When Phoebe was born, Emilia, then 4, burst into the hospital room, arms ready to hug, fingers ready to poke and heart ready to accept and embrace this new addition to our family. She’d been to Big Sister Class and couldn’t wait to implement all the things she learned not to do.

When Phoebe was born, Grace, then 2, shuffled in, peaked through the clear plastic of her sister’s basinet, and proceeded to take interest in everything and everyone but the baby: the telephone, the ice machine, her adoring grandparents and our coveted view of the parking garage roof.

This indifferent attitude proceeded through the first eight months of Phoebe’s life. While Emilia dove headfirst into her second shot at big sisterhood, Grace focused on other things — like using the potty and decorating the wood floor with stickers. When she got tired of pretending like Phoebe didn’t exist, she’d throw in an envious outburst or an aggressive attempt at cuddling the baby that was less “BFF" and more "WWF."

And then, something magical happened.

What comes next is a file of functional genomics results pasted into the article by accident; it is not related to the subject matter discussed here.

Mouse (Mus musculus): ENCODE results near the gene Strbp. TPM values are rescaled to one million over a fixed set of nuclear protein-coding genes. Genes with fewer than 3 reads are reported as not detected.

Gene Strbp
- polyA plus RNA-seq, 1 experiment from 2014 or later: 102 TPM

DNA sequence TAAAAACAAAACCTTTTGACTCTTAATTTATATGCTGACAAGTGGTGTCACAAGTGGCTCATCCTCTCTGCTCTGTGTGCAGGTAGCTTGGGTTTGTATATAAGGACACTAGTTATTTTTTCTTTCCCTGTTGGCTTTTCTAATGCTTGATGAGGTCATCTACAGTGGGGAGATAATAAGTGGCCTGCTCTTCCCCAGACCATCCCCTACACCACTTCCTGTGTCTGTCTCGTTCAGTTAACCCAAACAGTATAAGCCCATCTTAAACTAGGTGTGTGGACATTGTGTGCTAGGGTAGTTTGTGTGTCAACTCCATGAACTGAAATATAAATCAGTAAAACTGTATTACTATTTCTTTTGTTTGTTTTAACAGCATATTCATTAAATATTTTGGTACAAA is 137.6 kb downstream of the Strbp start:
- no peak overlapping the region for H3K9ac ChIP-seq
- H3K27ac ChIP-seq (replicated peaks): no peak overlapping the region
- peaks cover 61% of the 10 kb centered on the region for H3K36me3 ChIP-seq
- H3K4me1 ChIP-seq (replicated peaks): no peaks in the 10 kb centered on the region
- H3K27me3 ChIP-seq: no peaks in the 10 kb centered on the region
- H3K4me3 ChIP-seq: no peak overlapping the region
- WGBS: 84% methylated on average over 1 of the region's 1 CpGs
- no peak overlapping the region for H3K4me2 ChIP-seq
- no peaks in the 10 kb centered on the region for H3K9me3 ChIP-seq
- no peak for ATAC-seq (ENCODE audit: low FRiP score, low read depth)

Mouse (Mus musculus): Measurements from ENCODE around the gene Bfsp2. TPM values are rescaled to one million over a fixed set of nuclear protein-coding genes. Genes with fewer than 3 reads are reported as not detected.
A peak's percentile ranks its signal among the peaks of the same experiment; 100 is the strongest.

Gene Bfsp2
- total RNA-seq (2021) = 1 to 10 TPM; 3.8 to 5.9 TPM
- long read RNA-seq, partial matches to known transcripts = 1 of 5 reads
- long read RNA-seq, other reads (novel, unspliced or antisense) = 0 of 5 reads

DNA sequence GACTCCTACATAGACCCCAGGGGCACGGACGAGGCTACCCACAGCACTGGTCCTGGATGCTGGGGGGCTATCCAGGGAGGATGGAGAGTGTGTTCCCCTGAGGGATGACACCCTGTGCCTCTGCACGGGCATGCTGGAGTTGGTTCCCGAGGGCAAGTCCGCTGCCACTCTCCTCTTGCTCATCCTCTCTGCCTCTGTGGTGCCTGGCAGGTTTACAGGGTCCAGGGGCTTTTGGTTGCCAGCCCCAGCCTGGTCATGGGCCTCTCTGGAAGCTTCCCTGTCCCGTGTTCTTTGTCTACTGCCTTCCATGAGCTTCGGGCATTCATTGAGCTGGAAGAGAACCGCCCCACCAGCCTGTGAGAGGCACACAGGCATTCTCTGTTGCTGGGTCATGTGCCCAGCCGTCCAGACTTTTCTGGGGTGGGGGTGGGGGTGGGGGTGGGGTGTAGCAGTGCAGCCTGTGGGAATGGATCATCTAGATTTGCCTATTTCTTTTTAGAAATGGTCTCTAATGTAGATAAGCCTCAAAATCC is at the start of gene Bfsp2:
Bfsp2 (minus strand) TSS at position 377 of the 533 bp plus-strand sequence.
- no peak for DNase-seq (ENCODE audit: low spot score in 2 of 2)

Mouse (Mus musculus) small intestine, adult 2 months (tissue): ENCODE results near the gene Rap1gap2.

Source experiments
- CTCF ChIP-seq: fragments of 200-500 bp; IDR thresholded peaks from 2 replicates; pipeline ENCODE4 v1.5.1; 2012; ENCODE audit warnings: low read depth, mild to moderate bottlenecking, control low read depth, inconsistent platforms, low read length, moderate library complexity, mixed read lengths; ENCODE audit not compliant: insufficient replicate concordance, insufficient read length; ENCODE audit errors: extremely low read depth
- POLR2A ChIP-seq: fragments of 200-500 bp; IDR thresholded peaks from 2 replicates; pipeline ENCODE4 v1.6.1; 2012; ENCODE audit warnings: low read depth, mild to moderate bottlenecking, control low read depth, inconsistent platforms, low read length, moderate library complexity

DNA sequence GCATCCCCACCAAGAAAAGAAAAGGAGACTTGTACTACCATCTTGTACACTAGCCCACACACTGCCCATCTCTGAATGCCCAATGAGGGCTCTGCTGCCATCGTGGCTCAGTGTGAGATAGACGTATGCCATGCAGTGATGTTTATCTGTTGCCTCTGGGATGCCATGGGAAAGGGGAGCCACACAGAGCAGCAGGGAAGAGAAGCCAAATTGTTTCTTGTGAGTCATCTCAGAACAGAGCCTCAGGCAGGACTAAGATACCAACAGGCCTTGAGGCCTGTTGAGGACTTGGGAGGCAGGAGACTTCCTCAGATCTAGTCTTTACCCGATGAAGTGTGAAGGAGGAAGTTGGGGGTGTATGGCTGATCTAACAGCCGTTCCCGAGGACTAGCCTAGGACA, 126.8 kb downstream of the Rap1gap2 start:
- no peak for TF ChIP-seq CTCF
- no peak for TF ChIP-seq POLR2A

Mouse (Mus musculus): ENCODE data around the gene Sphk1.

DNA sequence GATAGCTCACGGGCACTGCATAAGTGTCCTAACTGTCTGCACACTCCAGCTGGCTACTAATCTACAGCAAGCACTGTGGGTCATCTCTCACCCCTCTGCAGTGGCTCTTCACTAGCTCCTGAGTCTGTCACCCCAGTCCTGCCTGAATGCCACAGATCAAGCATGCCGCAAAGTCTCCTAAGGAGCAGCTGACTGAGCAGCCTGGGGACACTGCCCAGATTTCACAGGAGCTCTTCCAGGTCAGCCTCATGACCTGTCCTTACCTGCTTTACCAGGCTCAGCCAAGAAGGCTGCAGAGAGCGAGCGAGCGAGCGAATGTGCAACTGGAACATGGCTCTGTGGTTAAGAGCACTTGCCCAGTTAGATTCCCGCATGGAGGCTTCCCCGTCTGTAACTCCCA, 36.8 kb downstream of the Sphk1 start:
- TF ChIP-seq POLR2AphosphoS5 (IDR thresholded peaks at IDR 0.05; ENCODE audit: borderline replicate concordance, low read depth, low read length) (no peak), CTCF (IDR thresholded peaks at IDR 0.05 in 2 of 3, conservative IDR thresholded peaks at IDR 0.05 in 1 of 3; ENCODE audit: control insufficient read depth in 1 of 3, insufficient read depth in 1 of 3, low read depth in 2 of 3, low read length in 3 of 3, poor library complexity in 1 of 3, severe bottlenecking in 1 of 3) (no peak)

You know that quintessential scene in ‘80s and ‘90s teen movies where the romantic lead suddenly views the nerdy wallflower in a new light? Maybe the dorky guy saves the day, or the quiet girl loses her hideous glasses and disgusting ponytail to reveal the long-haired, near-sighted babe underneath…

Anyway, it was kind of like that.

One day, Grace turned around, a spotlight shone down on Phoebe and a Thompson Twins song started playing in the background. Suddenly, Phoebe was no longer an invasive and ignorable baby sister, but instead a worthwhile human being — and maybe a potential prom date.

The shift felt sudden, but I’m pretty sure it’s here to stay. With Emilia in kindergarten, Grace and Phoebe have a few days at home each week to play, destroy the house together and make up for lost time.

Occasionally, their burgeoning friendship is a challenge: Grace finds it really hard to let Phoebe sleep when there are so many adventures to be had and 64-count boxes of crayons to dump on the floor. But most of the time, it’s heartwarming, encouraging and really fun to watch.

Plus, it goes to show that looks can be deceiving. The person who, on the surface, appears to simply be a drooling, pooping, screeching, staggering, 2-feet-tall goblin, could one day, out of the blue, become a friend.


Catherine Kraemer writes twice a month for Momaha.com. She and her husband, Matt, are the parents of three young girls – Emilia, 5, Grace, 3 and newborn Phoebe. Originally from St. Louis, Catherine lives in Omaha and works at a local advertising agency.

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